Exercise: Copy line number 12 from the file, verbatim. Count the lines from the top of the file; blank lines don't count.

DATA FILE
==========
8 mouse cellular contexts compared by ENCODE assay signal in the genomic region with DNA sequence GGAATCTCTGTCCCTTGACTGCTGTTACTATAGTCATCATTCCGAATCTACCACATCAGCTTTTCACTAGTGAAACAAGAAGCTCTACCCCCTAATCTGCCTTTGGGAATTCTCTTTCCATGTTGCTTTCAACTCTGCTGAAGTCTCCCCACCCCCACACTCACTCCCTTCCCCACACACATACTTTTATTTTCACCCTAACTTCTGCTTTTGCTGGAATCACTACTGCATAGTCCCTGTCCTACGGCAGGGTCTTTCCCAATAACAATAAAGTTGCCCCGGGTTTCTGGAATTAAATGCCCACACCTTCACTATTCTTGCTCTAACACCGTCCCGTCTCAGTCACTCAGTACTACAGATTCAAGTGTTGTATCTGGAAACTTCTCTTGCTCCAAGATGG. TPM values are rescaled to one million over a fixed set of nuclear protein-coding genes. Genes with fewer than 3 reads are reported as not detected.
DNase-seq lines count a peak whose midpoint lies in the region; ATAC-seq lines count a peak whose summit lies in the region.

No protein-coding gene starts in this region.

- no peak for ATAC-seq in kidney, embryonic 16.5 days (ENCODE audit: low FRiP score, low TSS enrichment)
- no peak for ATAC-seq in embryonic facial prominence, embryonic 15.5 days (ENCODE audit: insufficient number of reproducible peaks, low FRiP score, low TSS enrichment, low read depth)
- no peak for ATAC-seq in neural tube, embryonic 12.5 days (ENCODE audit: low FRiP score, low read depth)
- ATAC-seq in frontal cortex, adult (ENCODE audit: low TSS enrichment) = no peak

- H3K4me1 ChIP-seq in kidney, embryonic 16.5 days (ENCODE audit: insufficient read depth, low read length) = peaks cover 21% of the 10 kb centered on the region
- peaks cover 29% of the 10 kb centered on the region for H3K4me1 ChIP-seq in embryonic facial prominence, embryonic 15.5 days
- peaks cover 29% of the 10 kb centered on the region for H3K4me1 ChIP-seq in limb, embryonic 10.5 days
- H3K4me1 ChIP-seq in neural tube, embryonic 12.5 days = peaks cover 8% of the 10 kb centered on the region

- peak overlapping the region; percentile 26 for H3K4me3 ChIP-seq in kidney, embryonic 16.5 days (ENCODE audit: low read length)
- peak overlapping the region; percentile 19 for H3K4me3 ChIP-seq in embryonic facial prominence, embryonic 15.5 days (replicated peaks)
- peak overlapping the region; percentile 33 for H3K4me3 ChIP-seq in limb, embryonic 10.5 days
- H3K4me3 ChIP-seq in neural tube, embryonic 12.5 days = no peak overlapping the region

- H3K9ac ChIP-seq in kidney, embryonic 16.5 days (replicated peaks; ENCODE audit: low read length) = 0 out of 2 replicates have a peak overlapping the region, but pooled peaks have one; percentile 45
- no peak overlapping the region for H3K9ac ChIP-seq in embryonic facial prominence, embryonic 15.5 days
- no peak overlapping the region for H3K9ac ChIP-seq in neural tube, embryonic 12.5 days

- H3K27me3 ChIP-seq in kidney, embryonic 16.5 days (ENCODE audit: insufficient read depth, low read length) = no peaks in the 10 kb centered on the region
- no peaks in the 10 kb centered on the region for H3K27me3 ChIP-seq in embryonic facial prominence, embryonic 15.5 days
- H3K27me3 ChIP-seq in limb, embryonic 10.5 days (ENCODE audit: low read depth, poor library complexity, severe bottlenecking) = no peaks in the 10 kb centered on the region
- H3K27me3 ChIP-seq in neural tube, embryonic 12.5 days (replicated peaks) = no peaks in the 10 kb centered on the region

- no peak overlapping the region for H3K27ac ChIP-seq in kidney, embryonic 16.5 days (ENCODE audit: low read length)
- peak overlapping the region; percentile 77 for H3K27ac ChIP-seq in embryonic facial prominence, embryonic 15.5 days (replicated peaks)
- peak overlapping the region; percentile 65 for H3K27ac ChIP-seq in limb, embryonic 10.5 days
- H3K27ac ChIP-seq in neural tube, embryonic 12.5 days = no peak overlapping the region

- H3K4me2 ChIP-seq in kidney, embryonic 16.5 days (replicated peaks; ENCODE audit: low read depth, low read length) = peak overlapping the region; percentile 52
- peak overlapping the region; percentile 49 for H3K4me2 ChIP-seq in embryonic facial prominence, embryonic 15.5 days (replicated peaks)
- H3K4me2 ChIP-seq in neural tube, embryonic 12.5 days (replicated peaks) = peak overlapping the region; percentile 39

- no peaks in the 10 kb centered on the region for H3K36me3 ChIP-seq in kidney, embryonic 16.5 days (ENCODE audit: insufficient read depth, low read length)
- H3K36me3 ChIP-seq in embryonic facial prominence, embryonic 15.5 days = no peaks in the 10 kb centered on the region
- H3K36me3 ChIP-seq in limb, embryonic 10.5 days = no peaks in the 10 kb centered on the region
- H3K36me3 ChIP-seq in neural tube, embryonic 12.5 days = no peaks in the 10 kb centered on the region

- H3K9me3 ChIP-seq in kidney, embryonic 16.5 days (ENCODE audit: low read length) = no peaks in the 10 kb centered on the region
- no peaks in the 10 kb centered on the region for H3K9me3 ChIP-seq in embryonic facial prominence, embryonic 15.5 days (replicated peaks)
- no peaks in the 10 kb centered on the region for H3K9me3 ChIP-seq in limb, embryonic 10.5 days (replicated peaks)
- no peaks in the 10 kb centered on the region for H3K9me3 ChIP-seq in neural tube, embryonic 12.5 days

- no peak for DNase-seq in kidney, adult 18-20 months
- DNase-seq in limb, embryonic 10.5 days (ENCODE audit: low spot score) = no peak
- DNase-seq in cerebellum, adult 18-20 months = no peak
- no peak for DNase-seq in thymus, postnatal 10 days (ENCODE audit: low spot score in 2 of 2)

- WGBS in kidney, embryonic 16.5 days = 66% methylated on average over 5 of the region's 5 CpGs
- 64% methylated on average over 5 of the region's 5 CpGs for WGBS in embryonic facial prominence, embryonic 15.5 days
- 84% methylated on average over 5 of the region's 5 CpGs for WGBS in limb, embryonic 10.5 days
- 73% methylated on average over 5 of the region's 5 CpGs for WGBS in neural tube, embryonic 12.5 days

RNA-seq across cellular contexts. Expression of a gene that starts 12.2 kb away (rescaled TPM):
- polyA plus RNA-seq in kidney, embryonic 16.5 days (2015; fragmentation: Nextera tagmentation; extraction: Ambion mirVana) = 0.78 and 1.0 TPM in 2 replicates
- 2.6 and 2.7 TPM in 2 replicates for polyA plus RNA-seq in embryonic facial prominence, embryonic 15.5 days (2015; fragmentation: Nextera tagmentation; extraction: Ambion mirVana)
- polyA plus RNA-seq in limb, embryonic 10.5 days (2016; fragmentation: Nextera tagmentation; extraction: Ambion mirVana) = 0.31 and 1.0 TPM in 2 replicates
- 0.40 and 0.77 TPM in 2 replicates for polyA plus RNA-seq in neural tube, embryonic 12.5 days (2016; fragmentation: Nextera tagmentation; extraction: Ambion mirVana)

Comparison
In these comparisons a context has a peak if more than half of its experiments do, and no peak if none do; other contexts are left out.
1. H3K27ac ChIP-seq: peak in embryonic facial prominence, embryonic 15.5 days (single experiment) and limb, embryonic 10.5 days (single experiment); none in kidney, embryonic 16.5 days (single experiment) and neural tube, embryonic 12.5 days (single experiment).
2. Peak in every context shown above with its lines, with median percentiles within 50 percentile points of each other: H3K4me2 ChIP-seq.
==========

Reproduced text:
- peak overlapping the region; percentile 26 for H3K4me3 ChIP-seq in kidney, embryonic 16.5 days (ENCODE audit: low read length)